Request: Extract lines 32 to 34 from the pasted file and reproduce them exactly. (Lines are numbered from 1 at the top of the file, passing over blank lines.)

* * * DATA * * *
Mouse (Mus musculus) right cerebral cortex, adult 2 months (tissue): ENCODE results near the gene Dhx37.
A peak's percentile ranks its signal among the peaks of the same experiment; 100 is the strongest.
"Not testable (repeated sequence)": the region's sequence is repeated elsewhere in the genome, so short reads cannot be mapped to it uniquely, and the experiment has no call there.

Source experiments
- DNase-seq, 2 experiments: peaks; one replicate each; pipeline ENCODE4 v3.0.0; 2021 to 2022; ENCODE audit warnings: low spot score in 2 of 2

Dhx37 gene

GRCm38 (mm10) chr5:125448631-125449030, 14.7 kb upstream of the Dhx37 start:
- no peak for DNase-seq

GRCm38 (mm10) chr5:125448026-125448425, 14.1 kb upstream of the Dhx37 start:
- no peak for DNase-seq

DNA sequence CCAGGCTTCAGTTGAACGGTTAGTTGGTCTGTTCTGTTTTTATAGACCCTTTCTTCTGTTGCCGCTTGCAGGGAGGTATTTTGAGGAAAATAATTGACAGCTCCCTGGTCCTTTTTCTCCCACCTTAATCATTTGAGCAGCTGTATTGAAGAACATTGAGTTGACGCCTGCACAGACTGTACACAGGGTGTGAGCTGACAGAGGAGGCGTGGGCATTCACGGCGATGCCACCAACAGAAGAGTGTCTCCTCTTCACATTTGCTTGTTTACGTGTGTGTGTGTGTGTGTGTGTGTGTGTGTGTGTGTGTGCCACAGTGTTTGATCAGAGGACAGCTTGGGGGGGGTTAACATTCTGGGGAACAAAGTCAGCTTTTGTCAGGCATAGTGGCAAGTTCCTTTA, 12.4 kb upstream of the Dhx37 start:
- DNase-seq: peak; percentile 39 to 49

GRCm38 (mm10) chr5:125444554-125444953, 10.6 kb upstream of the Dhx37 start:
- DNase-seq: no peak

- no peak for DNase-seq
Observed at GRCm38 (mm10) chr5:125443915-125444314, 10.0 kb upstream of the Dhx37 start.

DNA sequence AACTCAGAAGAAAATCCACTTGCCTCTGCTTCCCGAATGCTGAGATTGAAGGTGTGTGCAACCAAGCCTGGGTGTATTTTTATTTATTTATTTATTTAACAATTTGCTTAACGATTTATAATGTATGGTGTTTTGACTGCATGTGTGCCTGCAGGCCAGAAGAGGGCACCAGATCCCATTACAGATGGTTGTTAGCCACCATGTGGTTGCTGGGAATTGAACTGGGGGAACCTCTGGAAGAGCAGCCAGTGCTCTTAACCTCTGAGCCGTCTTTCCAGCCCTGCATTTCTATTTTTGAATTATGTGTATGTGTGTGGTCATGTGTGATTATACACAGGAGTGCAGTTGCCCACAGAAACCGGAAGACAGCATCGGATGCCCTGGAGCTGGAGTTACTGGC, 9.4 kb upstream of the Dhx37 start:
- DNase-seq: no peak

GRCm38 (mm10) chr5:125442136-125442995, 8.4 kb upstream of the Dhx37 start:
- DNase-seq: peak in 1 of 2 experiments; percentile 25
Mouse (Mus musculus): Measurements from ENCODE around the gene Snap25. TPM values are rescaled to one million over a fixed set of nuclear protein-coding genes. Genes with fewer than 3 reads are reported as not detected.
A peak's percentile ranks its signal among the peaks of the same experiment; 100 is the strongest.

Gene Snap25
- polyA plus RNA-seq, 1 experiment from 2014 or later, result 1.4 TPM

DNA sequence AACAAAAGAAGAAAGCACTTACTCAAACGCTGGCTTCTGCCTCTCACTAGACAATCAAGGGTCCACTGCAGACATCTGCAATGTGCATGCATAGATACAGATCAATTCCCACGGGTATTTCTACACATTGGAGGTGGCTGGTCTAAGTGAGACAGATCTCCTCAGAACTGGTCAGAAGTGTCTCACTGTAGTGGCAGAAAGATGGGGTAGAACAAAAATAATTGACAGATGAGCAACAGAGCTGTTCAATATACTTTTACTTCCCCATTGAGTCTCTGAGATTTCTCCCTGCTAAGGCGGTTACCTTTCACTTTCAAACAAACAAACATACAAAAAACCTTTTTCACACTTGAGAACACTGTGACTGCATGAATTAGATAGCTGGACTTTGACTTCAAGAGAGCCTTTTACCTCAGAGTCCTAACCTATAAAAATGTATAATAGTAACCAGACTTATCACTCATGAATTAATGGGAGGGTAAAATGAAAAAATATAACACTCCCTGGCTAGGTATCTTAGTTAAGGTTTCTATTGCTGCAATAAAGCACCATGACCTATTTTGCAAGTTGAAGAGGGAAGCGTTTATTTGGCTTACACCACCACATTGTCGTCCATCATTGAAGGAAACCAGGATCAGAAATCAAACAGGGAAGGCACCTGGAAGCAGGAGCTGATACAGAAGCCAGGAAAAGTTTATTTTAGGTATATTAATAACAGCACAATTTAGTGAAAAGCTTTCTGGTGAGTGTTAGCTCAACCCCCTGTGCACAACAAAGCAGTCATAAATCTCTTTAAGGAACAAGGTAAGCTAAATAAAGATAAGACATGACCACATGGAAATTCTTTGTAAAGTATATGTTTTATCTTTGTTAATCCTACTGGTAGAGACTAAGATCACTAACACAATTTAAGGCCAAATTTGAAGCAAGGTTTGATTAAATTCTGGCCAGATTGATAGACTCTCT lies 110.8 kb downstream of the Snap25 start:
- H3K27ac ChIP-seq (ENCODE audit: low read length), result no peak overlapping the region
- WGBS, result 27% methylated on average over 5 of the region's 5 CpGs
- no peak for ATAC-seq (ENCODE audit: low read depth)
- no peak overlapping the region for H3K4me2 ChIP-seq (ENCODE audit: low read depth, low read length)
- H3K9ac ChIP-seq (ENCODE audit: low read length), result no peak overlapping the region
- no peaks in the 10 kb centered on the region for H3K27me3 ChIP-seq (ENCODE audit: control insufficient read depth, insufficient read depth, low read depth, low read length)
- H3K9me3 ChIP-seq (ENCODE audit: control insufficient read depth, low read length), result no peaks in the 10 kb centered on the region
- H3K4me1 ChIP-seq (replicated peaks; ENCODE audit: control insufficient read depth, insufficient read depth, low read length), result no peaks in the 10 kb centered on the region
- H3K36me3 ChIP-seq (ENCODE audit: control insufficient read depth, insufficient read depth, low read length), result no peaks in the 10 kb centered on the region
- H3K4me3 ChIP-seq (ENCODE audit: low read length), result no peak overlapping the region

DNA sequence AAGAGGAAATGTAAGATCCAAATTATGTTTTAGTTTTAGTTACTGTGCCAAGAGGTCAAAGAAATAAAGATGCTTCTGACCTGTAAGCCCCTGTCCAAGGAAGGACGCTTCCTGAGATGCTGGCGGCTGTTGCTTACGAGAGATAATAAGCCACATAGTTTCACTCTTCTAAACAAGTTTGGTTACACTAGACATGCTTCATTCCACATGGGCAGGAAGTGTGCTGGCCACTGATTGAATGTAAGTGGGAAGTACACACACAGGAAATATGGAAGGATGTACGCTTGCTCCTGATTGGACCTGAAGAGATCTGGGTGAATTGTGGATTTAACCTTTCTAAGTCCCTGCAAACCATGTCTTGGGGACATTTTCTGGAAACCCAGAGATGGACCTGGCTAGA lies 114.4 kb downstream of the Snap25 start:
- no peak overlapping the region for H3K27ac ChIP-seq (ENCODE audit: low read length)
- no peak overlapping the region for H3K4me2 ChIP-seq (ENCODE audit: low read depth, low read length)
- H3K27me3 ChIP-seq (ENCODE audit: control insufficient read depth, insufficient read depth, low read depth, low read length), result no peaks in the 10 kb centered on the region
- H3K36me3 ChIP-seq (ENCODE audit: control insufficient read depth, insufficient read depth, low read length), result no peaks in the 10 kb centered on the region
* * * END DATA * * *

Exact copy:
- H3K9me3 ChIP-seq (ENCODE audit: control insufficient read depth, low read length), result no peaks in the 10 kb centered on the region
- H3K4me1 ChIP-seq (replicated peaks; ENCODE audit: control insufficient read depth, insufficient read depth, low read length), result no peaks in the 10 kb centered on the region
- H3K36me3 ChIP-seq (ENCODE audit: control insufficient read depth, insufficient read depth, low read length), result no peaks in the 10 kb centered on the region